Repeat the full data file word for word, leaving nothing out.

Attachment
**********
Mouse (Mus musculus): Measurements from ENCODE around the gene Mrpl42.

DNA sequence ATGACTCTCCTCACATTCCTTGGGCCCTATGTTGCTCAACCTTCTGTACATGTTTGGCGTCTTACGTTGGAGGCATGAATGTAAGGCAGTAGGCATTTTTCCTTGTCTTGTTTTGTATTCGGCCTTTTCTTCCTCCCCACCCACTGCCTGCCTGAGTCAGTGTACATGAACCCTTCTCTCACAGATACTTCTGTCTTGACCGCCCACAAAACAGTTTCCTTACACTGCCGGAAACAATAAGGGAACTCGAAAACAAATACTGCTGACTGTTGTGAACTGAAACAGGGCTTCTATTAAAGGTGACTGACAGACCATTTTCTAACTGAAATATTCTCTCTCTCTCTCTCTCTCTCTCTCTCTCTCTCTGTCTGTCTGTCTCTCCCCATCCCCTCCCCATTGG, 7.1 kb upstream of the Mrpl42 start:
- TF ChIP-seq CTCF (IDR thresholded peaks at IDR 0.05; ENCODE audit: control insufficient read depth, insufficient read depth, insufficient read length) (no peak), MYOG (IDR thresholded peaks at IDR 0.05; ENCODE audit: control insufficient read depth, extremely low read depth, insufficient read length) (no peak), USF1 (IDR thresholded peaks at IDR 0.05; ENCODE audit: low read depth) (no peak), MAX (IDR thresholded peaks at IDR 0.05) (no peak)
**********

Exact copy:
Mouse (Mus musculus): Measurements from ENCODE around the gene Mrpl42.

DNA sequence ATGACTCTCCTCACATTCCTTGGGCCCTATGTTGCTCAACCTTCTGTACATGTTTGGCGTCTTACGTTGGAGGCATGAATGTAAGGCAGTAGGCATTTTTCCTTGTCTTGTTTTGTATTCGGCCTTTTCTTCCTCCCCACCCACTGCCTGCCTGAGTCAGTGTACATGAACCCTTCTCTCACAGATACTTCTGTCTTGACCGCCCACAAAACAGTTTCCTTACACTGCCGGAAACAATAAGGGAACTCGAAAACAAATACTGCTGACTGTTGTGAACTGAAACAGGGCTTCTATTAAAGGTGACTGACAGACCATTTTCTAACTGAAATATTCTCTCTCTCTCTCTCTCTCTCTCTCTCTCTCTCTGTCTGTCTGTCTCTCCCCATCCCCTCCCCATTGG, 7.1 kb upstream of the Mrpl42 start:
- TF ChIP-seq CTCF (IDR thresholded peaks at IDR 0.05; ENCODE audit: control insufficient read depth, insufficient read depth, insufficient read length) (no peak), MYOG (IDR thresholded peaks at IDR 0.05; ENCODE audit: control insufficient read depth, extremely low read depth, insufficient read length) (no peak), USF1 (IDR thresholded peaks at IDR 0.05; ENCODE audit: low read depth) (no peak), MAX (IDR thresholded peaks at IDR 0.05) (no peak)